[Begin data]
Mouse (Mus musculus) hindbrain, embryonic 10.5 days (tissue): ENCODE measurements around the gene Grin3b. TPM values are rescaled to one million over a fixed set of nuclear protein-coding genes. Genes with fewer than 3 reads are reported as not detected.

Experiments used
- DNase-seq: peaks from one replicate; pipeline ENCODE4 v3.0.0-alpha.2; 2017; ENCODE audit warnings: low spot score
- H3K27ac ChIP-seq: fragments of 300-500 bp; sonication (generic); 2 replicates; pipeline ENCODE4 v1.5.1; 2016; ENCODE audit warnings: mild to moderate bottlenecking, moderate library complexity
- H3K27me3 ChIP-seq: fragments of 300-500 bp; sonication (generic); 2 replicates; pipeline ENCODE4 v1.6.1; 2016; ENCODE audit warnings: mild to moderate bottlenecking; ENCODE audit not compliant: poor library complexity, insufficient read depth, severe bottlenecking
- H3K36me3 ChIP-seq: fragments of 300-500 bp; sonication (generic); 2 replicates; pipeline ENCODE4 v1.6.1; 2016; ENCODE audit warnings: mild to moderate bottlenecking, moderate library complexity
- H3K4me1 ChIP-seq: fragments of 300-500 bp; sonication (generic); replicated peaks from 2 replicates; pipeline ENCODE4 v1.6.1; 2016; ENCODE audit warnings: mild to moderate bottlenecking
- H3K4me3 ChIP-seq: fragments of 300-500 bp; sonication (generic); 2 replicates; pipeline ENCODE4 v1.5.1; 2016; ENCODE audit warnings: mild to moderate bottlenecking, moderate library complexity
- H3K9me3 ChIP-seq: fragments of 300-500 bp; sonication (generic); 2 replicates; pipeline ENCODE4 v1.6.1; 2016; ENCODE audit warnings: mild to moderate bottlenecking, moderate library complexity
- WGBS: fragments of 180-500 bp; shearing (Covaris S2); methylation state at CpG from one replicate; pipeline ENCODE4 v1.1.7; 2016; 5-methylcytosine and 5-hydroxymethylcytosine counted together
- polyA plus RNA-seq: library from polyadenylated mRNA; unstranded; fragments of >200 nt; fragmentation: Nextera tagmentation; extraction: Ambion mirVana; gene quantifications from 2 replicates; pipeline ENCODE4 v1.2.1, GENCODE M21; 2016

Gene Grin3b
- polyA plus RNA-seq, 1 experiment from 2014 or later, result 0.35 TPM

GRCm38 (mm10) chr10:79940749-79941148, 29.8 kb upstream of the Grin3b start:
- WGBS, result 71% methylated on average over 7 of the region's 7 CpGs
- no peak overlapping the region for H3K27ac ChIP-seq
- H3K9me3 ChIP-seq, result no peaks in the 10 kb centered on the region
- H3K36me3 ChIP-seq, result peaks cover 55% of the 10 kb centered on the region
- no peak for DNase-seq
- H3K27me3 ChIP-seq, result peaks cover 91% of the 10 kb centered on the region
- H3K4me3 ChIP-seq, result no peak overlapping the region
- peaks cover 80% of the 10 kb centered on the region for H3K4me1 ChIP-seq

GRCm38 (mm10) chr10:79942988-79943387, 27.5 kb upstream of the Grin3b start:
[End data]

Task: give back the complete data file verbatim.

Mouse (Mus musculus) hindbrain, embryonic 10.5 days (tissue): ENCODE measurements around the gene Grin3b. TPM values are rescaled to one million over a fixed set of nuclear protein-coding genes. Genes with fewer than 3 reads are reported as not detected.

Experiments used
- DNase-seq: peaks from one replicate; pipeline ENCODE4 v3.0.0-alpha.2; 2017; ENCODE audit warnings: low spot score
- H3K27ac ChIP-seq: fragments of 300-500 bp; sonication (generic); 2 replicates; pipeline ENCODE4 v1.5.1; 2016; ENCODE audit warnings: mild to moderate bottlenecking, moderate library complexity
- H3K27me3 ChIP-seq: fragments of 300-500 bp; sonication (generic); 2 replicates; pipeline ENCODE4 v1.6.1; 2016; ENCODE audit warnings: mild to moderate bottlenecking; ENCODE audit not compliant: poor library complexity, insufficient read depth, severe bottlenecking
- H3K36me3 ChIP-seq: fragments of 300-500 bp; sonication (generic); 2 replicates; pipeline ENCODE4 v1.6.1; 2016; ENCODE audit warnings: mild to moderate bottlenecking, moderate library complexity
- H3K4me1 ChIP-seq: fragments of 300-500 bp; sonication (generic); replicated peaks from 2 replicates; pipeline ENCODE4 v1.6.1; 2016; ENCODE audit warnings: mild to moderate bottlenecking
- H3K4me3 ChIP-seq: fragments of 300-500 bp; sonication (generic); 2 replicates; pipeline ENCODE4 v1.5.1; 2016; ENCODE audit warnings: mild to moderate bottlenecking, moderate library complexity
- H3K9me3 ChIP-seq: fragments of 300-500 bp; sonication (generic); 2 replicates; pipeline ENCODE4 v1.6.1; 2016; ENCODE audit warnings: mild to moderate bottlenecking, moderate library complexity
- WGBS: fragments of 180-500 bp; shearing (Covaris S2); methylation state at CpG from one replicate; pipeline ENCODE4 v1.1.7; 2016; 5-methylcytosine and 5-hydroxymethylcytosine counted together
- polyA plus RNA-seq: library from polyadenylated mRNA; unstranded; fragments of >200 nt; fragmentation: Nextera tagmentation; extraction: Ambion mirVana; gene quantifications from 2 replicates; pipeline ENCODE4 v1.2.1, GENCODE M21; 2016

Gene Grin3b
- polyA plus RNA-seq, 1 experiment from 2014 or later, result 0.35 TPM

GRCm38 (mm10) chr10:79940749-79941148, 29.8 kb upstream of the Grin3b start:
- WGBS, result 71% methylated on average over 7 of the region's 7 CpGs
- no peak overlapping the region for H3K27ac ChIP-seq
- H3K9me3 ChIP-seq, result no peaks in the 10 kb centered on the region
- H3K36me3 ChIP-seq, result peaks cover 55% of the 10 kb centered on the region
- no peak for DNase-seq
- H3K27me3 ChIP-seq, result peaks cover 91% of the 10 kb centered on the region
- H3K4me3 ChIP-seq, result no peak overlapping the region
- peaks cover 80% of the 10 kb centered on the region for H3K4me1 ChIP-seq

GRCm38 (mm10) chr10:79942988-79943387, 27.5 kb upstream of the Grin3b start: